- A copy of your organisation’s latest budget
- A list of donors (grantmakers) and the amounts contributed
- Reports to other donors
- A list of other organisations you have approached for funding, and details about their answers, if possible
- If you are appealing for materials and equipment, submit copies of quotations from local suppliers or contractors
- A project budget for the current financial year
Legal information :
- A copy of your registration certificate(s)
- Documentation about ownership of the organisation
- A copy of legal status
- A signed copy of the organisation’s constitution with a list of trustees/management
Supporting material :
- Annual reports
- Minutes of meetings
- A list of any other successful programmes or projects run by your organisation
- Letters from community leaders or organisations that are familiar with the work of the organisation or project
- If your organisation has recently been evaluated by an independent evaluation agency, supply a copy of the report
- Details and copies of certificates and awards
- Photographs of work done by your organisation, staff members, volunteers, etc.
- A list of the organisations to which your organisation is affiliated to or networks with on a regular basis
Summary of funding proposal tips
- Make sure your project meets the donor’s funding requirements
- Make sure that you plan your project before you write a proposal
- Make sure you that you meet the donor or grantmaker’s deadline
- Follow the donor’s proposal format or guidelines
- Make use of headings and bullet points to structure your proposal
- Write short sentences and keep to the point
- Be sincere and realistic about what you think you will be able to achieve
- Explain the problems and needs before you explain how you plan to solve them
- Include social, economic and political information and figures to show that you understand the situation in your community or area
- Include references for statistics and quotes (in other words, explain where you got all your facts and figures)
- Show that you know about other organisations in your area, and that you will not be doing exactly the same work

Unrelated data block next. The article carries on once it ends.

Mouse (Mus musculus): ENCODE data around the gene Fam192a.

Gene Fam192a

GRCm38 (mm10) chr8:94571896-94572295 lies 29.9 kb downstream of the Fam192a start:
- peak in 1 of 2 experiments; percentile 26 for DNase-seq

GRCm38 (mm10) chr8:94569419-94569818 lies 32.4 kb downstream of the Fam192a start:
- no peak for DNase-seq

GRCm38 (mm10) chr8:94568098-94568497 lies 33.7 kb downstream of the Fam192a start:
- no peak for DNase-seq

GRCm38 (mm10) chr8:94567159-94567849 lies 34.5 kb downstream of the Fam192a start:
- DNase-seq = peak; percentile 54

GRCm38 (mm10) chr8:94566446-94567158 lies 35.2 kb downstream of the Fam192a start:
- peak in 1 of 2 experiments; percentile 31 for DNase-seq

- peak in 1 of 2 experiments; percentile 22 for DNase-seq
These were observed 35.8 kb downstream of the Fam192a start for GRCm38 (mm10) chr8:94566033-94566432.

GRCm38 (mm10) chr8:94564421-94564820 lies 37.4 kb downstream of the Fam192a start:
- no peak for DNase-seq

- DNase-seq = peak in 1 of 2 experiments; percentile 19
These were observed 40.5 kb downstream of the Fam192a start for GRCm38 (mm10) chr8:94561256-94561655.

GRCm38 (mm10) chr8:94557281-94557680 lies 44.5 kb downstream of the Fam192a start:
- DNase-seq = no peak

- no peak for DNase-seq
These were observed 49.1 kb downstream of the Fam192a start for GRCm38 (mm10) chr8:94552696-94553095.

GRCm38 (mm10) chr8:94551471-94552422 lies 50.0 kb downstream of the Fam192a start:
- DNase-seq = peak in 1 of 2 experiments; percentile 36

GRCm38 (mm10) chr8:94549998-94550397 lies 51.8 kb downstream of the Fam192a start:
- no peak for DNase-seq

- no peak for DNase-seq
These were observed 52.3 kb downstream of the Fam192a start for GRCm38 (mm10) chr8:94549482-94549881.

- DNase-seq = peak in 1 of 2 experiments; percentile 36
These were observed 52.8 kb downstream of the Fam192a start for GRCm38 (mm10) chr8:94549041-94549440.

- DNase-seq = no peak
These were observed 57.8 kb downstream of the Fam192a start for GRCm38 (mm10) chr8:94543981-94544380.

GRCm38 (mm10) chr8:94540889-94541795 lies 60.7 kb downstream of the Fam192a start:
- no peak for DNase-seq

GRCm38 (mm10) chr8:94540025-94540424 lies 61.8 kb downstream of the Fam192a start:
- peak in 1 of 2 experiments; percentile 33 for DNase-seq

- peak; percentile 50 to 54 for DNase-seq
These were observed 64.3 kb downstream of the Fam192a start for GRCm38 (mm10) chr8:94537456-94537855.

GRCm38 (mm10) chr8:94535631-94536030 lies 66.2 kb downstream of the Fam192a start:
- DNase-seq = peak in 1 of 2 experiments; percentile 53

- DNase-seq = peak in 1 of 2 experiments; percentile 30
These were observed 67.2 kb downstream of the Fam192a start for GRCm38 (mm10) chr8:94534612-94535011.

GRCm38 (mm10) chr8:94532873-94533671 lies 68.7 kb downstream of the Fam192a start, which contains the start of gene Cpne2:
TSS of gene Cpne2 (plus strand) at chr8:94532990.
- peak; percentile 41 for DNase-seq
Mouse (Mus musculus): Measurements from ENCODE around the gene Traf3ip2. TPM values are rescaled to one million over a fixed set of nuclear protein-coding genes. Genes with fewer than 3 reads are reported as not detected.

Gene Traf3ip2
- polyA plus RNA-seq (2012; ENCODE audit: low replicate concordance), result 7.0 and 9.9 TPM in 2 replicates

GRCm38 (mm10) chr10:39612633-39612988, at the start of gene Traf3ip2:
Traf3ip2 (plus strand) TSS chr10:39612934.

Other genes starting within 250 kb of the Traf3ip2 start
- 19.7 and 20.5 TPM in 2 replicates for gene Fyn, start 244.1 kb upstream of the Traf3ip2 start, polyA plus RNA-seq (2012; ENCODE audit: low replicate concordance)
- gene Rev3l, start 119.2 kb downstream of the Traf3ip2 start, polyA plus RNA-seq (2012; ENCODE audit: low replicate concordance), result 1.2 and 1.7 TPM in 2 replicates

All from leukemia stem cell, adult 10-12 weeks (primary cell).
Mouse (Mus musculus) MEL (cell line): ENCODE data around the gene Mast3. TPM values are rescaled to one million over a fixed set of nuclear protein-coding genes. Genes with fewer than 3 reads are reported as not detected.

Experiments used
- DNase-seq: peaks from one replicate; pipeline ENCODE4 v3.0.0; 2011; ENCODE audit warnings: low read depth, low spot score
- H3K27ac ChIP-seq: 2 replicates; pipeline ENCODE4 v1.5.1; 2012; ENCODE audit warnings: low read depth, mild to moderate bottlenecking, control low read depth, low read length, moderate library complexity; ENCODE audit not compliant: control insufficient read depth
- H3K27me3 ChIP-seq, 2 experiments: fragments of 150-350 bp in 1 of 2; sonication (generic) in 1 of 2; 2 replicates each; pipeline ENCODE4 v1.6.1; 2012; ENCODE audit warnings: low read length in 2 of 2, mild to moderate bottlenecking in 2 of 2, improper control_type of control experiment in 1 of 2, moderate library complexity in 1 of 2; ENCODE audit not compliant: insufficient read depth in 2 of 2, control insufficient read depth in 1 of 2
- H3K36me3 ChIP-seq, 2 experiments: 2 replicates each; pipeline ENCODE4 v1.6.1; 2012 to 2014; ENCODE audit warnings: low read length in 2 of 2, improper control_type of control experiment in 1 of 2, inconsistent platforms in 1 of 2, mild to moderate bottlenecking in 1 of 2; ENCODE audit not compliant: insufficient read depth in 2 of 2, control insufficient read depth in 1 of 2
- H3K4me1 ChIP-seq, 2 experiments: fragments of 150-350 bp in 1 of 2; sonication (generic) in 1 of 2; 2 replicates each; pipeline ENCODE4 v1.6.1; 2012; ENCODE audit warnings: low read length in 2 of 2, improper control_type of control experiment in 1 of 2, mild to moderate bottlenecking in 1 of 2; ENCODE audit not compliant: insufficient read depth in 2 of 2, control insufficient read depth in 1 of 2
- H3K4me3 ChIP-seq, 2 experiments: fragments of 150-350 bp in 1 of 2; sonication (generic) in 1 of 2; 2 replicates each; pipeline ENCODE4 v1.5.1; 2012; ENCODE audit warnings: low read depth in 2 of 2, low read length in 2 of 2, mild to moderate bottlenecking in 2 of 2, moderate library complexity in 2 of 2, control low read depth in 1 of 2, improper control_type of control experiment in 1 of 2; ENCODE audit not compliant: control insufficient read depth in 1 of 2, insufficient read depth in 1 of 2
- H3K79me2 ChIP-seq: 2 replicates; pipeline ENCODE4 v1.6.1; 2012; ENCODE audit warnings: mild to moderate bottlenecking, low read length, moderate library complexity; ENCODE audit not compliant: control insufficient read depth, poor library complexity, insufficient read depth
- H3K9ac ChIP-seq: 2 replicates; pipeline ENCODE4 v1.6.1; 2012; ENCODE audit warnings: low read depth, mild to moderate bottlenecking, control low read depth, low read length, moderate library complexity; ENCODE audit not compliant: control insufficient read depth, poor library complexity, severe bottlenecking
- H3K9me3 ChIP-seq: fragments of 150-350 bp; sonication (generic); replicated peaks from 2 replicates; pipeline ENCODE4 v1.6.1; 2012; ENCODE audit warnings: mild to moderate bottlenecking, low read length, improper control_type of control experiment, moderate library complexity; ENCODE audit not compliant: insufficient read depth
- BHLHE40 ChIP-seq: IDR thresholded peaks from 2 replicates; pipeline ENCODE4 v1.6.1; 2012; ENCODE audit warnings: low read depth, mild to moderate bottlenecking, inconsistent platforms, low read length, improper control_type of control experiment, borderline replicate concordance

- Include a plan to show how you will monitor the project and check whether it is achieving its goals
- Include a reasonable budget and make sure it adds up
- Get a colleague to look at your proposal before you send it to the donor
- Check your spelling and grammar
- Follow up with the donor if you do not hear from them within reasonable time (three to four weeks)
What happens if the application is successful?
Wait for written proof that the money is coming before you celebrate. Make sure that the conditions and reporting requirements of the grant are reasonable and acceptable, and that you will be able to fulfil them. Acknowledge receipt of the letter and thank the donor as soon as possible. Make sure that you understand how to claim your payments.
Start a file for the project containing all your correspondence with the donor, as well as the funding proposal, the guidelines, the budget, and any other relevant documents. Keep the file in a safe place. You must then account for how you spend the money and submit regular reports to the donor, as required. Read more about this under Reporting for Donors.
What if my funding proposal is unsuccessful?
Donors are unable to fund every application they receive. Remember that good proposals for good projects get rejected all the time. If your organisation does not get the funding, ask the donor to tell you why your application was not successful. This may help you to improve your next funding proposal. It is a good idea to write to the donor to thank them for considering your proposal. They will appreciate your response and remember it.